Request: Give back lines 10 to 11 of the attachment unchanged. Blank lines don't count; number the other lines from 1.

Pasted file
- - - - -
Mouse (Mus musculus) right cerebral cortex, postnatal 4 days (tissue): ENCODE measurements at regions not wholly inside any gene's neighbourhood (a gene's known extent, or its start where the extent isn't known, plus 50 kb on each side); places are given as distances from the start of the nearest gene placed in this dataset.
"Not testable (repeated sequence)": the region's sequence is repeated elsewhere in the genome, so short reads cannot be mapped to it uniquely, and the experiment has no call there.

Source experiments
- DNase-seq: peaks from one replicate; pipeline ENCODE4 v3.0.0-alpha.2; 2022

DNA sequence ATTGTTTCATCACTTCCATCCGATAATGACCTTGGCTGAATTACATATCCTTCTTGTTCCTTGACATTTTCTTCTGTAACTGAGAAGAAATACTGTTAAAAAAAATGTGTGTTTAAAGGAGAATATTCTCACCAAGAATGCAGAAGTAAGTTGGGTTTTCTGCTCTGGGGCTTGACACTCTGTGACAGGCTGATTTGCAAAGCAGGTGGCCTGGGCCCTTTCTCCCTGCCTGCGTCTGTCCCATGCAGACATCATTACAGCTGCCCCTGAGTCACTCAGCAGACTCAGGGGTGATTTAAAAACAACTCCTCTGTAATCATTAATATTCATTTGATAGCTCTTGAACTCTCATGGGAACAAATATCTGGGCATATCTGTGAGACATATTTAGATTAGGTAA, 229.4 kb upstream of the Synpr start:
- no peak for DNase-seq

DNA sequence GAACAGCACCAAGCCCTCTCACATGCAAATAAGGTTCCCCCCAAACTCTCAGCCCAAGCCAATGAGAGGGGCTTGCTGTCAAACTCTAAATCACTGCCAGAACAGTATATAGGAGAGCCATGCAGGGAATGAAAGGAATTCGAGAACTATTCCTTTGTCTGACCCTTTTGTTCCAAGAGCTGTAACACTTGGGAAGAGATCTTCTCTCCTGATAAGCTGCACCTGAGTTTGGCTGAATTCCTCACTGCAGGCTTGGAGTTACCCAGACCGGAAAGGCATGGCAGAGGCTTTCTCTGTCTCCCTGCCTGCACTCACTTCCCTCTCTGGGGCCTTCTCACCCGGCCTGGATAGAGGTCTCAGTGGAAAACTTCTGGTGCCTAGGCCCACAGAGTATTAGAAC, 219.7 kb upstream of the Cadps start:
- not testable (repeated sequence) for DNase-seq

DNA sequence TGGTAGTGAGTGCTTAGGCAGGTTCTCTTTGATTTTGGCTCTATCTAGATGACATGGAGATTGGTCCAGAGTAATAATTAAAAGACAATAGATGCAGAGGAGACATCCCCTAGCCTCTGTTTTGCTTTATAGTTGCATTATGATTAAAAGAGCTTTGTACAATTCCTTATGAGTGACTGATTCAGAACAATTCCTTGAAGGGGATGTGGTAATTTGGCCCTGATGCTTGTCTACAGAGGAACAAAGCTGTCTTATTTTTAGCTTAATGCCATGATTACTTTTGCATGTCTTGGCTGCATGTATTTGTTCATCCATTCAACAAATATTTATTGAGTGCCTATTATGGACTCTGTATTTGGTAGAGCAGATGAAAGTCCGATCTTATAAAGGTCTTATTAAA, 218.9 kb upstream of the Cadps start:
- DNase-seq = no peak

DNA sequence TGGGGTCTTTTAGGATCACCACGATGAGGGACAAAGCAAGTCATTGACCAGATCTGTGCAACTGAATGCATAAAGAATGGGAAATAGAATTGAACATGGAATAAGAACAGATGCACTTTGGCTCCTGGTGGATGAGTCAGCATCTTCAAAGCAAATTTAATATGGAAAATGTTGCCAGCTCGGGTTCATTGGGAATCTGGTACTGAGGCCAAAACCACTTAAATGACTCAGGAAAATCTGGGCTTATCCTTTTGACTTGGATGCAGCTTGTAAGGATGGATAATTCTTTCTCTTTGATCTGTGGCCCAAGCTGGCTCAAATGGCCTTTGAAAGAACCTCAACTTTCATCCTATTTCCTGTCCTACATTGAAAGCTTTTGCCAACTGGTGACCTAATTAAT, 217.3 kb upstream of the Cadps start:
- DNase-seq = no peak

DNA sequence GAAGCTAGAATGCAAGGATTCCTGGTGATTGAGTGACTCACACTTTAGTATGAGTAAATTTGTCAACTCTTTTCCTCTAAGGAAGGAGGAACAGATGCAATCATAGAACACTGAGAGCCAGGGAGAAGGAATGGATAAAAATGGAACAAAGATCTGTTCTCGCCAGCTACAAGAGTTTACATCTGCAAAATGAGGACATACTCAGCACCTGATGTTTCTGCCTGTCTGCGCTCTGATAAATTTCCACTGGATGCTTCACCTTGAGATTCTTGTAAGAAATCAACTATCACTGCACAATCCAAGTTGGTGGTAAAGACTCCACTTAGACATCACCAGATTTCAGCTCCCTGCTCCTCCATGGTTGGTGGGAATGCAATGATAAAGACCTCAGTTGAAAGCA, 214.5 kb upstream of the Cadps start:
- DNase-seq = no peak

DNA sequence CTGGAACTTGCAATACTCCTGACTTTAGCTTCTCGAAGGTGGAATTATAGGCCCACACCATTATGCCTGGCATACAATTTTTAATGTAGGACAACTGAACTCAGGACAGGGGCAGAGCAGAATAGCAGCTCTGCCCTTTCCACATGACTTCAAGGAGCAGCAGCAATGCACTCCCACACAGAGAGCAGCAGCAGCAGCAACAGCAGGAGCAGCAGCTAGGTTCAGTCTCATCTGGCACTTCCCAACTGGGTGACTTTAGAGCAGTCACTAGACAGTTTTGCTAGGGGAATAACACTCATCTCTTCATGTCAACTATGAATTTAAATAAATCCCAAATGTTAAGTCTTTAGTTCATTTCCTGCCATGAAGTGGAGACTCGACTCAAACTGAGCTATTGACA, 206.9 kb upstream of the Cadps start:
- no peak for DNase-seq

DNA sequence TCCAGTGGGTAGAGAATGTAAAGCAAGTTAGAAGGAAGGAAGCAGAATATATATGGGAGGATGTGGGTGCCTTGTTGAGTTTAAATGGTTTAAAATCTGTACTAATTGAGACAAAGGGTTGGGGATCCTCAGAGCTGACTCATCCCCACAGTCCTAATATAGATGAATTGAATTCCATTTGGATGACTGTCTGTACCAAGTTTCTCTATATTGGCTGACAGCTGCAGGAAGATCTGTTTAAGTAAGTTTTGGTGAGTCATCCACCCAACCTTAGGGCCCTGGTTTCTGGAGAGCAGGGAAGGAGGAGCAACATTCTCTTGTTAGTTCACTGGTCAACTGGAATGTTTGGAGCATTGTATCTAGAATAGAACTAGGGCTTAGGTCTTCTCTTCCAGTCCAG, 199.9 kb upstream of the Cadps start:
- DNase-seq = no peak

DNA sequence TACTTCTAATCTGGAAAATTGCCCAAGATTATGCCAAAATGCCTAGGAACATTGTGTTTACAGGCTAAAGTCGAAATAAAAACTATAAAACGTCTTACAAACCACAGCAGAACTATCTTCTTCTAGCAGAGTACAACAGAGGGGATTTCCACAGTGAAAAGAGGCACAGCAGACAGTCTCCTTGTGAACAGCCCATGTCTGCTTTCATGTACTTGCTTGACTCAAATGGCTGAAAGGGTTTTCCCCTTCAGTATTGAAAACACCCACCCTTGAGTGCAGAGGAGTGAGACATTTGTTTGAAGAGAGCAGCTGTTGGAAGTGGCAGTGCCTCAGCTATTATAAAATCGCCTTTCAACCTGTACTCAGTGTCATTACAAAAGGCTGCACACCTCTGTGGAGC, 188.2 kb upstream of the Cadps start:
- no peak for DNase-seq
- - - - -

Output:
- DNase-seq = no peak

DNA sequence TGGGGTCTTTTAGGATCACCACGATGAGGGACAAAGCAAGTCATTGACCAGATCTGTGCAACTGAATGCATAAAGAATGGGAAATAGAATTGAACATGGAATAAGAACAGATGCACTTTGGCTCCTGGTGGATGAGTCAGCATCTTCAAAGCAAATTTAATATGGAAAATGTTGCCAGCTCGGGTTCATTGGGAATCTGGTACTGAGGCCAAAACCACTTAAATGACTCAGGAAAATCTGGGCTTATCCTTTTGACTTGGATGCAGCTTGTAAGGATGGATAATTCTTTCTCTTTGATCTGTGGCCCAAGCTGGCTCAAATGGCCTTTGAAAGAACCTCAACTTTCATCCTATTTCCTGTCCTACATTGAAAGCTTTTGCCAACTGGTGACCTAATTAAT, 217.3 kb upstream of the Cadps start: